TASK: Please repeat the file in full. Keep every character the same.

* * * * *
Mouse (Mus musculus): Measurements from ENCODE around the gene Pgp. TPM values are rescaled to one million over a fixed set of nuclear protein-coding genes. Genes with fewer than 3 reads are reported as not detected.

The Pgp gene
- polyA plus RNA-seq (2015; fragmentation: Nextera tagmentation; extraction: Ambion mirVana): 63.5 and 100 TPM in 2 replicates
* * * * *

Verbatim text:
Mouse (Mus musculus): Measurements from ENCODE around the gene Pgp. TPM values are rescaled to one million over a fixed set of nuclear protein-coding genes. Genes with fewer than 3 reads are reported as not detected.

The Pgp gene
- polyA plus RNA-seq (2015; fragmentation: Nextera tagmentation; extraction: Ambion mirVana): 63.5 and 100 TPM in 2 replicates